There are several limitations of this review. First, the unadjusted status of the ORs we extracted, rather than simply importing study authors’ adjustments of some confounders, threatens to introduce bias from those confounders. There are potentially many other confounders. For example, resistance can be acquired through contact with other individuals rather than direct antibiotic exposure, groups within the included studies may have different baseline risks for resistance, resistance sampling was not standardised and indications for antibiotic exposure and bacterial load (likely to differ between symptomatic and asymptomatic participants, who might be the only carriers of resistance in their microbiome, or between children and adults) might affect the development of resistance. However, the crude ORs reported differ little from the adjusted values.

We were not able to investigate any effect of dose or duration of the antibiotic exposure on resistance. The quality of how resistance data were analysed and reported was poor in some studies, and some authors did not respond to our requests to clarify aspects of their methods and data, which contributes to the uncertainty of the review’s estimates. This could be because reporting of resistance was not the primary objective in most of the included studies. Finally, resistance was reported in most studies as the proportion of resistant isolates, which does not take account of the changes in overall bacterial population, which is likely to decrease from the antibiotic effect. Consequently, a rise in the resistance proportion might disguise a decrease in the absolute numbers of resistant bacteria.

Urgently needed is further research with high-quality placebo-controlled trials that measure the numbers of resistant and susceptible isolates and enable comparisons of antibiotic dose, duration and class against different bacteria.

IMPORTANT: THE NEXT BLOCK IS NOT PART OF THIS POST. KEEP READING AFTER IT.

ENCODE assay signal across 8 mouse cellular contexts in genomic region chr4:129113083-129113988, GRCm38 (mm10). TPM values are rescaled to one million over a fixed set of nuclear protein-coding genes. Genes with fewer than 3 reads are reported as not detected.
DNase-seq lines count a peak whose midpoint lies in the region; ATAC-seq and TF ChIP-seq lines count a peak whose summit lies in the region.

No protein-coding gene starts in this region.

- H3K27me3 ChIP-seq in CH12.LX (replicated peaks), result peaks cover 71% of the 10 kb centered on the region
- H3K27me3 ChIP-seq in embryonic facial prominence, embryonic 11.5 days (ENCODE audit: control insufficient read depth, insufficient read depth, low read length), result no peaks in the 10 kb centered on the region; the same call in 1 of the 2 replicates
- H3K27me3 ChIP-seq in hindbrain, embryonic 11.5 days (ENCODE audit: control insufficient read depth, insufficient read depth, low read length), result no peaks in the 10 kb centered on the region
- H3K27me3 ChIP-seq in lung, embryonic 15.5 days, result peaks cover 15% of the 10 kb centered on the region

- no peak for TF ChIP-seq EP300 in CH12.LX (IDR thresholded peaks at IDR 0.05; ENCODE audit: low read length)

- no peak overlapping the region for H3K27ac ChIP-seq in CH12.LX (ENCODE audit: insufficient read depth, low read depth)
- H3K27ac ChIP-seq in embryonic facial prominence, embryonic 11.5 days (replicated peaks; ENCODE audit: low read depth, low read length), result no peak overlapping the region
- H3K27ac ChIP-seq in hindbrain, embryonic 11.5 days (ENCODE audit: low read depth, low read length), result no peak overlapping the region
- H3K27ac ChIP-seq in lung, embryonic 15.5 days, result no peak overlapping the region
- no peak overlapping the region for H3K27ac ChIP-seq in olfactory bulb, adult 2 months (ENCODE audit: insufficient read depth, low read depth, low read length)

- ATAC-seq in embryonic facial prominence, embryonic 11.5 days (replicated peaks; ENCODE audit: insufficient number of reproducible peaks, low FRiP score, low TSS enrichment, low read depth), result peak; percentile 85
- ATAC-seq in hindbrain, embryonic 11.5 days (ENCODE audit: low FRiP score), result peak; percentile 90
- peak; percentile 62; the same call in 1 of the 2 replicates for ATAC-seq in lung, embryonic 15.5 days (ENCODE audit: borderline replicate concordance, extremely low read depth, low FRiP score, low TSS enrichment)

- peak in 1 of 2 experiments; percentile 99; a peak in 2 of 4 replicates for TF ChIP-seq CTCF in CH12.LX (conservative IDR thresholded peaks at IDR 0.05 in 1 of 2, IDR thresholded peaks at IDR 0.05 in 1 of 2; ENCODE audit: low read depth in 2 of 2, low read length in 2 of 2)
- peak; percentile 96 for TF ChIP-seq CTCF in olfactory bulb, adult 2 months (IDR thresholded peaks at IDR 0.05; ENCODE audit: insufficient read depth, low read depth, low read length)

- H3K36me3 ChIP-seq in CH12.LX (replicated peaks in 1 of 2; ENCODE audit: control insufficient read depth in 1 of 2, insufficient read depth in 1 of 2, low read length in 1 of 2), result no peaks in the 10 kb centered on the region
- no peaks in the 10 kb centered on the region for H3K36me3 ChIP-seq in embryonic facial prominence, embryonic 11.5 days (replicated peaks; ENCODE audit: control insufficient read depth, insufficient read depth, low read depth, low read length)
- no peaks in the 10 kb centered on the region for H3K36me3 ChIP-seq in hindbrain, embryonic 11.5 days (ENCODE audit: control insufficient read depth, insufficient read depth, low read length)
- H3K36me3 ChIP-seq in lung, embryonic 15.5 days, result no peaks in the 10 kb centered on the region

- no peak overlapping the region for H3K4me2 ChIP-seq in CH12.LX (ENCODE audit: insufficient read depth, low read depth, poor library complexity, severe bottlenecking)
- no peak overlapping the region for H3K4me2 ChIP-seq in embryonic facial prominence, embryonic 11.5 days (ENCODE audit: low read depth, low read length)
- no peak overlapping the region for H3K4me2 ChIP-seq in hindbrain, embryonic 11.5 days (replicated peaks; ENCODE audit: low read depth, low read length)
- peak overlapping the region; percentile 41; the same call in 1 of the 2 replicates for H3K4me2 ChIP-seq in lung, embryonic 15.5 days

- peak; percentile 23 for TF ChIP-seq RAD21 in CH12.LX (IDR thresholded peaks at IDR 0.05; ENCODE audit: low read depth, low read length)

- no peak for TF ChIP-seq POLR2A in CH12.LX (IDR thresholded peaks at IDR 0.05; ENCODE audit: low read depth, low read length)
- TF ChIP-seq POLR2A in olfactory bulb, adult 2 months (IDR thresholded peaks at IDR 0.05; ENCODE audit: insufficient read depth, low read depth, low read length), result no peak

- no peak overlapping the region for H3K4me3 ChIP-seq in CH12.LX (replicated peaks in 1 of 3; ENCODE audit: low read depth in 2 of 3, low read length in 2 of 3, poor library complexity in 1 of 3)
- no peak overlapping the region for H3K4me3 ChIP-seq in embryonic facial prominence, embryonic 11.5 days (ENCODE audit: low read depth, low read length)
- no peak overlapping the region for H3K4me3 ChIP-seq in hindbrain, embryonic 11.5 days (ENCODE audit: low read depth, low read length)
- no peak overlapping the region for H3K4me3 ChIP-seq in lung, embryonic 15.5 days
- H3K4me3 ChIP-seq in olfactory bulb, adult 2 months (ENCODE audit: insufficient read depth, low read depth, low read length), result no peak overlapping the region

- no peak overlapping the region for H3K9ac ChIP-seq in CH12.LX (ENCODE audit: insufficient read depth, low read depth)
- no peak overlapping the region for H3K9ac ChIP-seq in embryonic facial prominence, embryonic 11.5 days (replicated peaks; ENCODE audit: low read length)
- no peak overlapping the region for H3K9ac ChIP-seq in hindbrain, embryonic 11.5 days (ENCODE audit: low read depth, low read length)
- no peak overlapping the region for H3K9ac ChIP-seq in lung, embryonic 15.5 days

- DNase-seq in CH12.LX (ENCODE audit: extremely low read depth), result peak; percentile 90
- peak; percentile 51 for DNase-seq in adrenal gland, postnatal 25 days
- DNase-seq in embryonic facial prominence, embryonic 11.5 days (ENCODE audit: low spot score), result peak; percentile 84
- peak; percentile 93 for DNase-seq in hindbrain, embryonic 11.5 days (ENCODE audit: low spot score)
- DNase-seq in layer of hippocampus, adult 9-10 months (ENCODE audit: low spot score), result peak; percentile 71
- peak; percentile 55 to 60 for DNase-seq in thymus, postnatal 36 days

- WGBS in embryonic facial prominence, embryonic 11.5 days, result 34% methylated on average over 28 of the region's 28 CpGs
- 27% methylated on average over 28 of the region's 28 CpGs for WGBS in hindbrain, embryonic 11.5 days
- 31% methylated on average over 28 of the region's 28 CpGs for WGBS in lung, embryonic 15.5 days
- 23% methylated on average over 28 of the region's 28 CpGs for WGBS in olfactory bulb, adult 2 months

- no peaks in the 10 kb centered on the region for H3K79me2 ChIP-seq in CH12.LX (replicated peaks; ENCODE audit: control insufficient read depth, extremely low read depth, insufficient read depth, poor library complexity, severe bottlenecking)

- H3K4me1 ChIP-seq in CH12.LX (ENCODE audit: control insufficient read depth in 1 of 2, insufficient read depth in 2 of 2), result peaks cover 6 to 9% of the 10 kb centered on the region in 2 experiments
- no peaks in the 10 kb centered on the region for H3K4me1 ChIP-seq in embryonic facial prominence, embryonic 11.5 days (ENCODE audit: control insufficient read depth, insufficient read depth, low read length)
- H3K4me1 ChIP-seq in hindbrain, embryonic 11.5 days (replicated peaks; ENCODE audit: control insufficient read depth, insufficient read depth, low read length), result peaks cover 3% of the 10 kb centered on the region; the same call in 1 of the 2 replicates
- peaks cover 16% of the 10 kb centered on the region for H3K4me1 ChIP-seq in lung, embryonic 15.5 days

Conclusions

Antibiotic use increases the consequent isolation of bacterial resistance in individuals. The odds of resistance developing and the time of return to bacterial susceptibility may vary by antibiotic class. It appears that decay after exposure to antibiotics may be faster than previously reported [19] for penicillins against respiratory S. pneumoniae, and perhaps H. influenzae, although this may not be true for other antibiotics such as macrolides, where resistance might persist longer. This may be another factor for clinicians to consider when choosing an antibiotic, especially for minor infections. More primary research focussing on resistance development and decay is needed to further inform clinical decisions and public health policies.

Box 1 Items adopted from the ROBINS-I tool for the cohort studies in this review

• Bias due to confounding:

- Confounding factors were adjusted in the analysis (low risk)

- Confounding factors were measured and showed balance (low risk)

- Randomised comparison (low risk)

• Bias due to missing data (follow-up data):

- Bias that arises when a later follow-up is missing for individuals initially included (low risk <20%)

• Bias in measurement of outcomes (who measured resistance):

- Independent lab (low risk)

- Independent technician (low risk)

- Study researchers (high risk)

Abbreviations

CI: 

Confidence interval

H. influenzae

Haemophilus influenzae

MeSH: 

Medical subject headings

OR: 

Odds ratio

PRISMA: 

Preferred Reporting Items for Systematic Reviews and Meta Analyses

RCT: 

Randomised controlled trial